A Prolog predicate consists of multiple clauses. It is useful to think of each clause as coding a separate ``case''--first describe what constitutes the case, then describe the result for that case. For example, the absolute value of a number is (1) the negation of the number, if it is negative, or (2) the number itself, if it isn't negative.
If a case has subcases, feel free to invent another predicate to deal
with the subcases.
abs(X, Y) :- X < 0, Y is -X.
abs(X, X) :- X >= 0.
Remember that parameter transmission is by unification. You can do a lot of your work right in the parameter list. For example:
You can often simplify code by writing parameters that match only the specific case you are interested in. See
second([_, X | _], X). /* 2nd argument is 2nd element of list. */
appendfor examples. (Note: when you must program procedurally, by convention the ``result'' is the last argument.)
Recursion is fully supported. In other languages you must always test
for the base case first; in Prolog, the base case can (and should) go
last, if it is such that the more general clauses will fail--see
append. If the predicate is to fail in the base case, it
can (and should) be omitted; for example, the base case for
member is the unnecessary clause:
You can't keep a value for future use by ``assigning it to a variable.'' If it is temporary, local information, you can pass it around as a parameter; if it is relatively permanent information that should be globally accessible, you can put it in the database (see
member(_, ) :- fail. /* No 1st parameter is a member of  */
retractbelow). Prolog has no functions, so ``results'' must be returned by instantiating one or more parameters.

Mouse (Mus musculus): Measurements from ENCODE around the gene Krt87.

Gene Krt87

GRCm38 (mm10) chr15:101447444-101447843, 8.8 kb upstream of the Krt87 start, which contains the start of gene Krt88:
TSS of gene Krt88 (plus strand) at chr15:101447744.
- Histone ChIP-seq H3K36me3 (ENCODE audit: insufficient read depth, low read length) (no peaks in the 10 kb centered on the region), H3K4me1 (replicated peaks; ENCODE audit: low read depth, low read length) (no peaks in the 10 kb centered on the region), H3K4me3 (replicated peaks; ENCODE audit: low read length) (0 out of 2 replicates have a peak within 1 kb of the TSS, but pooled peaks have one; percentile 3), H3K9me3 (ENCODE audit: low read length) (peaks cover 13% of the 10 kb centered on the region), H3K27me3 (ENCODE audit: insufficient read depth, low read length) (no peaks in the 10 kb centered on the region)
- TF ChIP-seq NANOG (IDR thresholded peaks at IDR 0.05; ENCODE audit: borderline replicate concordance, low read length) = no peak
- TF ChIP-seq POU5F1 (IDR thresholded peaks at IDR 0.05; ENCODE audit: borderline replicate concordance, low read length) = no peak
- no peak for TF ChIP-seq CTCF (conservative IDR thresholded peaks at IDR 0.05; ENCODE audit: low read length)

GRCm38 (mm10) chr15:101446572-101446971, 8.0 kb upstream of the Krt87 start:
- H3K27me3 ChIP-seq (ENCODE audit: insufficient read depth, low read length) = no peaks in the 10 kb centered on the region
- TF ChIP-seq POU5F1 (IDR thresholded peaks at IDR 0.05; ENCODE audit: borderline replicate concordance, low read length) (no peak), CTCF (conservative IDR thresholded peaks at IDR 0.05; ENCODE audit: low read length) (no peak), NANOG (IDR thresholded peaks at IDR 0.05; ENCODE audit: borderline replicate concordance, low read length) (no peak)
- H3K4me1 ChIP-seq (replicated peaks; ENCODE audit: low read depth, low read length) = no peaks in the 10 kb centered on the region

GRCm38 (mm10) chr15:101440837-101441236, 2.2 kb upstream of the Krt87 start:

Many predicates can be used as generators, to generate one solution after another until later conditions are met. For example,
succeeds and instantiates
member(X, [1, 2, 3, 4, 5]), X > 3.
4. If backed into, it re-instantiates
5. (But if you think declaratively, this just says ``
Xis a member of the list
[1, 2, 3, 4, 5]that is greater than
When one clause fails, the next one is tried. If you want the failure of a clause to cause the failure of the entire predicate, you can use a cut-fail combination:
This is a procedural shortcut that avoids the necessity of having
sqrt(X, RootX) :- X < 0, !, fail.(more clauses of sqrt should follow)
X <= 0in every clause; it is justified only if the test is complex and there are many clauses.
Arithmetic is performed only upon request. For example,
2+2=4 will fail, because
4 is a number but
2+2 is a structure with functor '+'. Prolog cannot work
arithmetic backwards; the following definition of square root ought to
work when called with
sqrt(25, R), but it doesn't.
Arithmetic is procedural because Prolog isn't smart enough to solve equations, even simple ones. This is a research area.
sqrt(X, Y) :- X is Y * Y. /* Requires that Y be instantiated. */
It is possible to build a so-called fail loop in Prolog. Such a loop has the form generate-process-test; the loop repeats if the test fails. For example, the following will print the elements of a list, one per line:
However, if the processing is at all complex, it may be difficult to backtrack over it safely. Tail recursion is safer, cleaner, and usually more efficient:
print_elements(List) :- member(Element, List), write(Element), nl, fail.
Both of these fail after printing the list. If this is undesirable (and it probably is), a simple idiom is to add another clause whose purpose is to unconditionally succeed after the first clause is done:
print_elements([Head | Tail]) :- write(Head), nl, print_elements(Tail).